—J. Edward Boyce, Maple Valley, Wash.

More CribMaster

You have run a couple of small articles about the Boeing Enterprise CribMaster project, but there is so much more to be told. This is a mammoth project destined to save The Boeing Company a lot of time. Also, along with this new computing system there is a huge paradigm shift going on within Boeing and the tool crib business. This may sound like small potatoes, but tools touch thousands of Boeing employees every day. I think this deserves more press.

—Randy Miller, Everett, Wash.

Target ads to public

In this time of economic downturn, Boeing should increase its marketing. I recently took a marketing class and I feel that Boeing should aim its advertising dollars directly at the flying public. I remember a great ad after 9/11/01 that spoke about the freedom to fly. It touched my heart. No matter who sells us a car, the automaker's name is always left on the product. But when our customers buy an airplane, the Boeing name is hard to find on the product. If the flying public insists on flying Boeing products, then sales will increase. We should advertise our quality advantage over our competition. I've spoken to people who say they don't care what airplane they fly as long as the price is right. But perhaps if more people knew about the reasons they should care what airplane they fly, then more people would insist or at least inquire if they are flying a Boeing product.

—Samuel Feldman, Everett, Wash.

Too much fluff

I just read this article ("The right Connexion") in the June issue of Frontiers and I must say I was very disappointed. It was two pages of fluff and sales brochure. Nothing on how it works, what it might cost to use.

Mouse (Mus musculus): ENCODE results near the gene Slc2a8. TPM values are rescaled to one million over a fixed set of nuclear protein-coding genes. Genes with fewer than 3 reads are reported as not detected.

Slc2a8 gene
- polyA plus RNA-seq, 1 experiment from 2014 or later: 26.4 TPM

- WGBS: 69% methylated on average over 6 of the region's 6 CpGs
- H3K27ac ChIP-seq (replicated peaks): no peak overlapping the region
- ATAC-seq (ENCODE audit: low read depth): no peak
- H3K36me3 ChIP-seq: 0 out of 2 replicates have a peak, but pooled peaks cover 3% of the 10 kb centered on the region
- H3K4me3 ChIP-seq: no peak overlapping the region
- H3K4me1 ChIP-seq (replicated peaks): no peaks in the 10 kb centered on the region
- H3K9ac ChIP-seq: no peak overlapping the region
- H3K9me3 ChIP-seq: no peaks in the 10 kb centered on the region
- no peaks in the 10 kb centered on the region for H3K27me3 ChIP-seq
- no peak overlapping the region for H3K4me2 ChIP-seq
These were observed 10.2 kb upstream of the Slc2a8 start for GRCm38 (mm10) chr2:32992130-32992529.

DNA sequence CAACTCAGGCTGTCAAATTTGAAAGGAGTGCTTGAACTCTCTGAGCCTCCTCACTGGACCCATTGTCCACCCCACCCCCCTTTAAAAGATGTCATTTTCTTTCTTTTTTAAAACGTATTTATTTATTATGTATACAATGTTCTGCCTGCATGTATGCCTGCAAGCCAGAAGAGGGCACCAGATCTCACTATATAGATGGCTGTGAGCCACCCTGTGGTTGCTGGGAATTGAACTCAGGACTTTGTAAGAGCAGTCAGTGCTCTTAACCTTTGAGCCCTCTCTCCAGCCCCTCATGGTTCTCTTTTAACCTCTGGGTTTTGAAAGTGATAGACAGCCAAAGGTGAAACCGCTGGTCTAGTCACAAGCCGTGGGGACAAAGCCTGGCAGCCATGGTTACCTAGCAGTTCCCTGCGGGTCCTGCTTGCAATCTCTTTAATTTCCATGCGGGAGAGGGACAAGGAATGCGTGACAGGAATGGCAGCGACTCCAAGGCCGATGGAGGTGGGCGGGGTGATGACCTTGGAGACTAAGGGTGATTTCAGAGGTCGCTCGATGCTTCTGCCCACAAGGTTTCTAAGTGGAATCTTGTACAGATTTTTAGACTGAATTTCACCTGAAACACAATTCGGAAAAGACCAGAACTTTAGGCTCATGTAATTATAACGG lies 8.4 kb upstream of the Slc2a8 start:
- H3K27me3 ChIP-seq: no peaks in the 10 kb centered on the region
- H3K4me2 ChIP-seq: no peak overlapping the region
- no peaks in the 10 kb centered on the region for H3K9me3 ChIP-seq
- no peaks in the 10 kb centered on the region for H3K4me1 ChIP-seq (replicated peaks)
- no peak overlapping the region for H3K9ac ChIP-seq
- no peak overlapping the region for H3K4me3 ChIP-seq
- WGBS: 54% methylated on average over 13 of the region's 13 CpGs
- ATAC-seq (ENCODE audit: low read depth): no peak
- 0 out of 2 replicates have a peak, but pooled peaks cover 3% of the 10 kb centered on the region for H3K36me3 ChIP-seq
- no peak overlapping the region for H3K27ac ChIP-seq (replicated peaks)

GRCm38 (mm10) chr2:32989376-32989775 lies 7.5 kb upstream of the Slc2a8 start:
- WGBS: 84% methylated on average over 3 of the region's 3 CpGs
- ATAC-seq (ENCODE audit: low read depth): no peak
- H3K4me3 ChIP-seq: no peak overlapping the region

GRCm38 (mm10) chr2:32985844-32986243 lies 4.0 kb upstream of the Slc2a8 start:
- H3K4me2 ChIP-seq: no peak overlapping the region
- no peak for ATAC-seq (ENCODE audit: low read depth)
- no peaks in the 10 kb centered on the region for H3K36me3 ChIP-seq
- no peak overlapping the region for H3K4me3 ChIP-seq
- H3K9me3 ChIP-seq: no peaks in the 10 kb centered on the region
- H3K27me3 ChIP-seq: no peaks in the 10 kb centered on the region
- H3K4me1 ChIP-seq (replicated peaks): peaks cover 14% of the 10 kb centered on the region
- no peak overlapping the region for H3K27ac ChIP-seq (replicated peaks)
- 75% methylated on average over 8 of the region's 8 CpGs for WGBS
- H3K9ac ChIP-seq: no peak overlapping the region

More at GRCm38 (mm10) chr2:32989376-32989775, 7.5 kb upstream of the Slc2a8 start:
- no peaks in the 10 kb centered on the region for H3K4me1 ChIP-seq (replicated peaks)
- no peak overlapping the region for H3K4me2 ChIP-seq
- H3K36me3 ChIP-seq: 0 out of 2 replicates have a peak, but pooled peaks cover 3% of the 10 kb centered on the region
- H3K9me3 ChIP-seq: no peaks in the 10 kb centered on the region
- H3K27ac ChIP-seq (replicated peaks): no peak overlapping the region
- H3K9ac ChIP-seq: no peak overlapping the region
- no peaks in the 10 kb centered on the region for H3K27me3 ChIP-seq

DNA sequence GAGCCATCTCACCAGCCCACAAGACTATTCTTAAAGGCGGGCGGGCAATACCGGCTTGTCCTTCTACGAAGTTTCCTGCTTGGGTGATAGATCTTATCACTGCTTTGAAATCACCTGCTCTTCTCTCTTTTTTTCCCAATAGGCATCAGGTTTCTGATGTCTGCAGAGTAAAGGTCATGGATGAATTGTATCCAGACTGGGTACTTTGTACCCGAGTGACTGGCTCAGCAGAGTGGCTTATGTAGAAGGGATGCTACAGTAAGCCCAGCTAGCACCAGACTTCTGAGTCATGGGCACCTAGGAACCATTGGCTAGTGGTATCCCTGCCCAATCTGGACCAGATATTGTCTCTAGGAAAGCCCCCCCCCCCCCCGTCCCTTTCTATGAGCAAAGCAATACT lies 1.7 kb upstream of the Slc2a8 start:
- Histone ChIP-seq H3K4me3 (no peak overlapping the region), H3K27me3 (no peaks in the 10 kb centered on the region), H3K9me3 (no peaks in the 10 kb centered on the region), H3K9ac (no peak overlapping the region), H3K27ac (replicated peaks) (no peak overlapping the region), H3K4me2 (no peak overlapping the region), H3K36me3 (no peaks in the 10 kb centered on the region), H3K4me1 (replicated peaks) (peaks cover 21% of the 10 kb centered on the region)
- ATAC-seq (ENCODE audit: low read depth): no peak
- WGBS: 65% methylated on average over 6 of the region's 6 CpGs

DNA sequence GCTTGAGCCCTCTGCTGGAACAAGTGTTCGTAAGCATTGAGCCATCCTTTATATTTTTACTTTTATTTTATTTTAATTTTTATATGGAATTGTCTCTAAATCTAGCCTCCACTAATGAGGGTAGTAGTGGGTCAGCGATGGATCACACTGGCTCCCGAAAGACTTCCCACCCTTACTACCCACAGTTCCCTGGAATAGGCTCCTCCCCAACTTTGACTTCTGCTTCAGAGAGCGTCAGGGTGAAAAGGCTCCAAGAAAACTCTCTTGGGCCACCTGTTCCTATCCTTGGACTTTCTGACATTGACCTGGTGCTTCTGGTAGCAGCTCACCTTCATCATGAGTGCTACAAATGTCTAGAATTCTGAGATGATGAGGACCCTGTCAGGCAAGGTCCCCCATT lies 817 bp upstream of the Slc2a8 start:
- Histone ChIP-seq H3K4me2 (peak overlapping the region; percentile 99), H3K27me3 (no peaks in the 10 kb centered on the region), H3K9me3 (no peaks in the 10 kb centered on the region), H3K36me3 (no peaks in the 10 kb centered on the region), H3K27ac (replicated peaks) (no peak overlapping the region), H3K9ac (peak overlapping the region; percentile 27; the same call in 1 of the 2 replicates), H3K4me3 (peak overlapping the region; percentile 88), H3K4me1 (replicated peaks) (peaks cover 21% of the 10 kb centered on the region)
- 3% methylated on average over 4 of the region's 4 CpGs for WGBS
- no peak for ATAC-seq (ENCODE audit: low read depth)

—Phil Whatley, St. Louis

Silence not golden

We all heard sometime or other that "speech is silver and silence is gold." At least I have been advised to practice silence unless someone asks me for my opinion or advice. But a recent study by two Harvard researchers found the price of silence is much greater than we realize to both the firm and the individual. They have published an article on their findings in the recent issue of Harvard Business Review (May 2003) titled, "Is Silence Killing Your Company?"

Harvard researchers Perlow and Williams assert that, faced with organizational or interpersonal problems at work, people often decide not to speak up. "It's not worth it," they say, and soldier on. But the research shows silence is not only ubiquitous and expected in organizations but also extremely costly to both the firm and the individual. They add that silence can exact a high psychological price on individuals, generating feelings of humiliation, pernicious anger, resentment, and the like that, if unexpressed, contaminate every interaction, shut down creativity, and undermine productivity.

There are also times when it is necessary to "zip it," particularly when small differences of opinion get turned into broad conflicts. One should rely on his/her best judgment on such occasions.

So how do we get ourselves and others to speak up or replace the vicious spirals of silence with virtuous spirals of communication? We need to create the context in which people will value the expressions. Breaking the silence can bring an outpouring of fresh ideas from all levels of the organization that might just raise the organization's performance to a whole new level. All of us, particularly managers, have a great responsibility here.

So "silence is stupid," in my view.

—Sowmyan Raman, Everett, Wash.

'Luv' is in the air

I enjoyed the "32 Years of Luv" article in the June issue of Frontiers explaining the strong relationship between Southwest Airlines and Boeing.

I found one statement in particular very interesting: "With no history of furloughs, positive union relationships, and 26-percent annual returns, the Southwest formula appears to be working."

So, apparently a company can avoid layoffs, can maintain a positive relationship with its unions and still make a profit? That sounds like a business model that actually does profit all "stakeholders"; the customer, the shareholder, the community, and the employees.

—Kevin Corson, Everett, Wash.

Letters guidelines

Boeing Frontiers provides the letters page for readers to state their opinions. The page is intended to encourage an exchange of ideas and information that stimulates dialogue on issues or events in the company or the aerospace industry. The opinions may not necessarily reflect those of The Boeing Company. Letters must include name, organization and a telephone number for verification purposes. Frontiers may edit letters for grammar, syntax and size.